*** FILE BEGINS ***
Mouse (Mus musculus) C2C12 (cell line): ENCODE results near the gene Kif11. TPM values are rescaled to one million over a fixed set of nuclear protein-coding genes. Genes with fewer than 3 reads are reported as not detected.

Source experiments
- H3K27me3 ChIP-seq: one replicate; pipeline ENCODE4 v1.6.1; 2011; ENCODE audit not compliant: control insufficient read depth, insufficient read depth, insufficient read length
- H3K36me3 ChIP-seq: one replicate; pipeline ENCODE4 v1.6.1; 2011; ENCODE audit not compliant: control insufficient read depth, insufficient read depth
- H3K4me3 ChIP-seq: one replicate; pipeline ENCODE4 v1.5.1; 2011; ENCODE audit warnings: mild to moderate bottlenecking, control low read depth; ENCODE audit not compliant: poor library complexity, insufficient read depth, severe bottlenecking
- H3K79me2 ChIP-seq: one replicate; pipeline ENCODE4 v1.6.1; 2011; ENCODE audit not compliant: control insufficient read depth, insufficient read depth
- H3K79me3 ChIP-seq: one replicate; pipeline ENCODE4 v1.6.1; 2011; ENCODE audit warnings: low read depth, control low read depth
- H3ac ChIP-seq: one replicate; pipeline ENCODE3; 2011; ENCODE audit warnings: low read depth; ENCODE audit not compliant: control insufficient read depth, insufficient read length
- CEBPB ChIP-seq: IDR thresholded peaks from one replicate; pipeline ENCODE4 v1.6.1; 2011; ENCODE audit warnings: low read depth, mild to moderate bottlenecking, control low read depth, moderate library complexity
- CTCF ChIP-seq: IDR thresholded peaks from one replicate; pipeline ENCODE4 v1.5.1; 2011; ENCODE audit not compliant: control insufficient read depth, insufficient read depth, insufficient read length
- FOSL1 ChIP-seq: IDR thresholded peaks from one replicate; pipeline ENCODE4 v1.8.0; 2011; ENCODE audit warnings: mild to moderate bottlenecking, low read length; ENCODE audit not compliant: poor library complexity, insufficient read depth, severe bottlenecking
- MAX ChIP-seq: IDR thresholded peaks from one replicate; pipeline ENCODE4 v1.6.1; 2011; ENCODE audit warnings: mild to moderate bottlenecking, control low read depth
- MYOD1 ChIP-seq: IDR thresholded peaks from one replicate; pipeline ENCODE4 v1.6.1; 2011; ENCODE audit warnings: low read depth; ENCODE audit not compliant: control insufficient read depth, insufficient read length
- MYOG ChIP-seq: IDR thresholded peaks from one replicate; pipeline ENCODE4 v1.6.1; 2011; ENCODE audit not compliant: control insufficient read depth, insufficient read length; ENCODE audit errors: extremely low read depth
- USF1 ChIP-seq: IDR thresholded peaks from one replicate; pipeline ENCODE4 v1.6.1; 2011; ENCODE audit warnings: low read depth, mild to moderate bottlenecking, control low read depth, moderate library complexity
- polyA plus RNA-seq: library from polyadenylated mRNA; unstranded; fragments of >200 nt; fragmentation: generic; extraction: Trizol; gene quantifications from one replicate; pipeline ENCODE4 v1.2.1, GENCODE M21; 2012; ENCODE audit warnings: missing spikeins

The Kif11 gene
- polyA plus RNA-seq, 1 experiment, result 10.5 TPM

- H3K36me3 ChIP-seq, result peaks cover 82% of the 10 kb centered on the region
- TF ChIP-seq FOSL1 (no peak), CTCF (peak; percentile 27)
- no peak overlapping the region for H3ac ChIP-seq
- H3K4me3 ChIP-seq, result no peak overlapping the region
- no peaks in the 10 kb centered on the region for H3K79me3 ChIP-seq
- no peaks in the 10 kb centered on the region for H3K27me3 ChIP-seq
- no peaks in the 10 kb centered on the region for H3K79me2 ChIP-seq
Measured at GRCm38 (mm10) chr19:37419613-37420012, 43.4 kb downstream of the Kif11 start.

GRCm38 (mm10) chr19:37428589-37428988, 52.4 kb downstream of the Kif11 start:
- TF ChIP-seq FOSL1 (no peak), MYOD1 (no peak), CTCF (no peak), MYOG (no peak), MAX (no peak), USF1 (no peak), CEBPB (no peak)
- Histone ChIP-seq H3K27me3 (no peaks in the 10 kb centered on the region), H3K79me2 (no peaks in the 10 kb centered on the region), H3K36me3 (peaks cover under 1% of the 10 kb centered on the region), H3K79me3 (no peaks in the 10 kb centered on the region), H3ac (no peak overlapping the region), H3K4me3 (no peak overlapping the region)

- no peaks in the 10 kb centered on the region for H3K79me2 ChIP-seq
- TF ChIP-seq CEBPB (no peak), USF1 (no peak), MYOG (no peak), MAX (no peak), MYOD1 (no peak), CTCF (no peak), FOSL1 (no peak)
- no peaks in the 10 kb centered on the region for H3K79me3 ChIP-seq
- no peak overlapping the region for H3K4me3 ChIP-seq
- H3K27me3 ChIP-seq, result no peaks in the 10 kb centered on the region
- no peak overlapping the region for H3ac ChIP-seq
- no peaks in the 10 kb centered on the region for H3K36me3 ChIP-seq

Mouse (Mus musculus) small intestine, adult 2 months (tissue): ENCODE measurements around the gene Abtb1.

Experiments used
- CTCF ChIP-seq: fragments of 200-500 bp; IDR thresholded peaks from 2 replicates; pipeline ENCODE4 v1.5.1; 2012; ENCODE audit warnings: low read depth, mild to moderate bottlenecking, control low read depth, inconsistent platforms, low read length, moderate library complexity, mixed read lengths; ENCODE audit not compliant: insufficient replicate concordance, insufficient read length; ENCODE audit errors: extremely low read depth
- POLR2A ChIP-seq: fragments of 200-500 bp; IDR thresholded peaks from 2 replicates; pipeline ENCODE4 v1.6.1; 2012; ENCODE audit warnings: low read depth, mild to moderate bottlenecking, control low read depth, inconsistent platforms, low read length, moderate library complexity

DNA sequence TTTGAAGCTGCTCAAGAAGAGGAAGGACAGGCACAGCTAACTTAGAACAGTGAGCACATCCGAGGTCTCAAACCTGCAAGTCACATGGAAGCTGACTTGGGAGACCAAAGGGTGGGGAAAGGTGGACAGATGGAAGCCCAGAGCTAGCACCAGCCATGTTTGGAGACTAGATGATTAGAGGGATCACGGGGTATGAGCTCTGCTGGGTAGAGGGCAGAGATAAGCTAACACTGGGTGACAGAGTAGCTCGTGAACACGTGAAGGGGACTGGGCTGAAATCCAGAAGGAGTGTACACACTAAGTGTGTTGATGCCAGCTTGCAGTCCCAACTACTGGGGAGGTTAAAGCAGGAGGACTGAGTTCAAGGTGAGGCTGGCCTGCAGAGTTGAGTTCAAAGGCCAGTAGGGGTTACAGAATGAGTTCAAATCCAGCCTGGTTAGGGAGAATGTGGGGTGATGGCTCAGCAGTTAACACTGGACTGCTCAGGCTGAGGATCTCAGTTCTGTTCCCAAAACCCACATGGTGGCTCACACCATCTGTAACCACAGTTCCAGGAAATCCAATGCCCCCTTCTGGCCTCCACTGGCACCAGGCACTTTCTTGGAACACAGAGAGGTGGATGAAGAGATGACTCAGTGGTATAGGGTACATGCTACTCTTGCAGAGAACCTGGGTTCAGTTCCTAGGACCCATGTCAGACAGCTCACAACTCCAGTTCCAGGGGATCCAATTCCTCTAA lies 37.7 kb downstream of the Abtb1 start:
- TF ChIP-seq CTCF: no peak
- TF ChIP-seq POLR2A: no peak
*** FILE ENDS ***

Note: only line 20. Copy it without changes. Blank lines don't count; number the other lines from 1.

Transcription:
- TF ChIP-seq FOSL1 (no peak), CTCF (peak; percentile 27)